Before the advent of remote monitoring, data collected from different sources would take a long time to reach the desired destination, which made it difficult for companies to address issues related to energy efficiency on a real-time basis. Data related to energy consumption would be recorded using traditional logbooks and tabulated in Excel spreadsheets. These records would then be transferred to cluster or circle offices every month and reach their final destination after several stopovers. At each halt, there would be a possibility of delay and information loss or change, leading to inaccurate analysis of the data. However, with innovations in communication technologies, data can be made available in real time, thus facilitating accurate analysis.

Energy data management

Given the huge quantity of energy data that is received from several sources, such as smart meters, remote monitoring systems, intelligent diesel generator sets and battery management systems, its filtration is important. Once the data is collected, it is monitored and analysed, after which the necessary action is taken. Subsequently, the process returns to the monitoring stage, since there are occasions when further corrective measures may need to be taken. This cyclic approach needs to be followed in order to assess data correctly.

The monitoring platform should be independent of the hardware at the site, which should send information to the same monitoring platform, so that the operator receives a single view of the situation. Further, once the data is collected by the monitoring system, it should flow into the energy tracking or energy management system, rather than have multiple solutions tracking energy independently. Analytics follow soon after the energy is tracked.

Apart from managing data, the maintenance of an asset inventory is also necessary. Asset management includes database management as well as warranty management. Each asset comes with a warranty spanning a different period. Whether an asset is under warranty or not is an important factor, especially when a problem is reported. With this information, the system can automatically send an email to a supplier with information about the site where the faulty equipment has been reported. Similarly, for maintenance activity, the operator can easily track which particular site the equipment has been maintained at and where it has not, and if there has been no maintenance activity, whether it has been scheduled in the next maintenance cycle. With this approach, no asset is left unmaintained for an extended period.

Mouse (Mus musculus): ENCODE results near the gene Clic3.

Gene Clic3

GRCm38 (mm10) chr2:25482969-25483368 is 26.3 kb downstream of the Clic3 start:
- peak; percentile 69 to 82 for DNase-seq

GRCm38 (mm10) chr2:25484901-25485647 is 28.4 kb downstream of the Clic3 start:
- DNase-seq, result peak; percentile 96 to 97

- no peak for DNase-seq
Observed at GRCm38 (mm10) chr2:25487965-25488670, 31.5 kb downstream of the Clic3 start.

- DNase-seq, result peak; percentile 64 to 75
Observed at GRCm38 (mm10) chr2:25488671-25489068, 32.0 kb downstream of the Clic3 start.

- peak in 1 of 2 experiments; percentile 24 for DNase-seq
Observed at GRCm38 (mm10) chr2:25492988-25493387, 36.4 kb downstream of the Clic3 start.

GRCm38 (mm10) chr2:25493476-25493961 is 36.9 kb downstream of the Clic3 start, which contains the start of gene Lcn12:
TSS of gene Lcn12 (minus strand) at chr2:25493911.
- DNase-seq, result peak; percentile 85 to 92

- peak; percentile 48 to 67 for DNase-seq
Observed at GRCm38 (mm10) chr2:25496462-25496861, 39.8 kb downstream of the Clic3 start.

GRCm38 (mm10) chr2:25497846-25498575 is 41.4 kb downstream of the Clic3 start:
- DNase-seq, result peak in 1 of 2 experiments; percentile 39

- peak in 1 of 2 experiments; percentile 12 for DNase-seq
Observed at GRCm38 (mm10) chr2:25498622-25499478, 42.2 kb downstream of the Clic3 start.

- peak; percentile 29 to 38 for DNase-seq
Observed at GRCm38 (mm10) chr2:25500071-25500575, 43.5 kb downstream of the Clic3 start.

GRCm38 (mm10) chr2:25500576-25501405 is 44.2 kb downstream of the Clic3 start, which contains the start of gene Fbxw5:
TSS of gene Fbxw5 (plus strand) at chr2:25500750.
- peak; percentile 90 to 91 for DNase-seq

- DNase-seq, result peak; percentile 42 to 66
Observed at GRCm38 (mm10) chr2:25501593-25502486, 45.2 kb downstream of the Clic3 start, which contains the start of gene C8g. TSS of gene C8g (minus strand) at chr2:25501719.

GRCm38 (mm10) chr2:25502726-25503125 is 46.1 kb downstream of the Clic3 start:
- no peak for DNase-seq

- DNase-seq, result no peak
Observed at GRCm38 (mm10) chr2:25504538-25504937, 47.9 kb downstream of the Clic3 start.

The way forward

The key advantage offered by remote site monitoring  is the reduction in energy expenses on account of tower operations. Some industry experts claim that operators can save 5-10 per cent of their energy expense through this approach. In fact, monitoring energy consumption could also increase asset life by 10 per cent. In addition, tower operators can realise improvements in their operational efficiency through the use of intelligence derived from analysing real-time data.

Despite the advantages that remote monitoring offers, its implementation remains a key challenge. Data collection from various tower sites in remote places, as well as its real-time aggregation and analysis, involves a complex process of adapting to site-specific solutions to cater to local needs. Moreover, the source data systems are dynamic and aligning these systems is necessary for carrying out accurate analysis. It is essential for the collected data to be verified against information received from multiple sources, such as the electricity board, oil companies and asset management companies. Multiple validations can help ensure that only accurate data is fed into the system for analysis.

In sum, remote site management can play a key role in maintaining, managing and regulating telecom tower site infrastructure. Telecom operators bring in cost efficiencies and thereby reduce their capex through the increased use of remote site management solutions.  Going forward, the effective management of energy costs through business intelligence would necessitate the creation of a sustainable process, transparent monitoring and a proactive approach to data analysis.